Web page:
Recycling may be great for the environment but, workers in the recycling industry face their own set of unique health and safety hazards.
The day to day generation of hazardous waste in many parts of the world poses tremendous threats to humans, animals, and the ecosystem at large. According to research by the United Nations Environment Programme (UNEP), about 400 million tons of hazardous waste are generated globally every year, Taking into consideration the various types of hazardous waste sources, such as e-waste and biomedical waste, several studies have revealed some critical data concerning their generation. While recycling is good for the environment, it can be dangerous for workers.
Advanced recycling equipment, such as trash compactors, have made the process easier for workers. However, such equipment cannot replace the skills of humans and human intervention remains a crucial part of the process. Workers in the recycling industry are often confronted with several types of health and safety hazards due to the nature of the operations. The workers often find themselves having to reach, jump, twist and hunch over to sort materials on fast-moving conveyor belts with fixed dimensions.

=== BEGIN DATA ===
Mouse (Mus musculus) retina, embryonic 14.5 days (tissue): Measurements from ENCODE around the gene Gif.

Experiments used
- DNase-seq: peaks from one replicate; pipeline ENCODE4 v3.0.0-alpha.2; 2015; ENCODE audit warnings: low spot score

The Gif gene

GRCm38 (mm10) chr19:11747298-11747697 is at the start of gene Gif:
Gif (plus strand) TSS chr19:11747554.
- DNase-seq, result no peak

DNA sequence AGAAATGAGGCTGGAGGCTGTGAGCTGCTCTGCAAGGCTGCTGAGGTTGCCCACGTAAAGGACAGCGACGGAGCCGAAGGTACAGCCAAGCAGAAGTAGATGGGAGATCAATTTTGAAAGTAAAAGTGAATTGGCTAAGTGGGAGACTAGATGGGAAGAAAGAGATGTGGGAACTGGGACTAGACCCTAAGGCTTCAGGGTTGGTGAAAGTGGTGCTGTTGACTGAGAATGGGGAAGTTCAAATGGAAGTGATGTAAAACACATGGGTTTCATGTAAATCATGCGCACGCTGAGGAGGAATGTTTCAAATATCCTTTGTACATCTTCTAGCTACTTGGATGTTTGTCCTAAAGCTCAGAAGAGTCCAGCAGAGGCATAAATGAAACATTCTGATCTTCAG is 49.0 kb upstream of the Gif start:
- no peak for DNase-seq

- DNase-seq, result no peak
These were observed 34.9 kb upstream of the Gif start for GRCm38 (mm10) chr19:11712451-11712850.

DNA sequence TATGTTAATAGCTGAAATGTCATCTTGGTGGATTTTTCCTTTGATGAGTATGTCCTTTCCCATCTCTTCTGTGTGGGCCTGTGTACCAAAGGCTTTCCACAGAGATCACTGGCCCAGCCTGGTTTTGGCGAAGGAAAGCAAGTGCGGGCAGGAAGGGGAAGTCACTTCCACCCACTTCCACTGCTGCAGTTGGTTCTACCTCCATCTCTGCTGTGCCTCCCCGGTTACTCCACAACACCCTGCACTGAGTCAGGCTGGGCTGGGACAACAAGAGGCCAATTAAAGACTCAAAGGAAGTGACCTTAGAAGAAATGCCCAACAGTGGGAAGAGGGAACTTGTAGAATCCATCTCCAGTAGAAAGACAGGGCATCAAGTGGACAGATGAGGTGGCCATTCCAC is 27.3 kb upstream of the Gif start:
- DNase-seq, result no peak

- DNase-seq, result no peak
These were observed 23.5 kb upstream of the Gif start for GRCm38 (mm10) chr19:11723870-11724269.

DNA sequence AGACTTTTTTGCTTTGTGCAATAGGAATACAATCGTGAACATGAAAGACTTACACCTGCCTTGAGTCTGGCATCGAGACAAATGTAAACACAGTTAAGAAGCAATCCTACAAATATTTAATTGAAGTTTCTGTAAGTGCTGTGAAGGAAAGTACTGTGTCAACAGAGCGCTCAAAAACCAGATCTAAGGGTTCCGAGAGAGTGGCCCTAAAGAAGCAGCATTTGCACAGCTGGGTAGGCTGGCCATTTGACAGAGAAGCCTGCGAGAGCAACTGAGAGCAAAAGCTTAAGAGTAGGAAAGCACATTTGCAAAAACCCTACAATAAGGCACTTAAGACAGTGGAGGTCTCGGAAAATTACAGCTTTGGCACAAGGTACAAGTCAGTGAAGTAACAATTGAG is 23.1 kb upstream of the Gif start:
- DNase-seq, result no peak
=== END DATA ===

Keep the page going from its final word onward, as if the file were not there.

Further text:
If we are serious about solving the world’s ecological crises, we need to invest in protecting the lives and livelihoods of workers whose daily efforts are reducing pollution, conserving precious resources and mitigating climate change. Recycling is the right thing to do, but it has to be done the right way. Meaning we need to educate and empower workers, and use proven prevention strategies which will reduce exposure to hazardous conditions.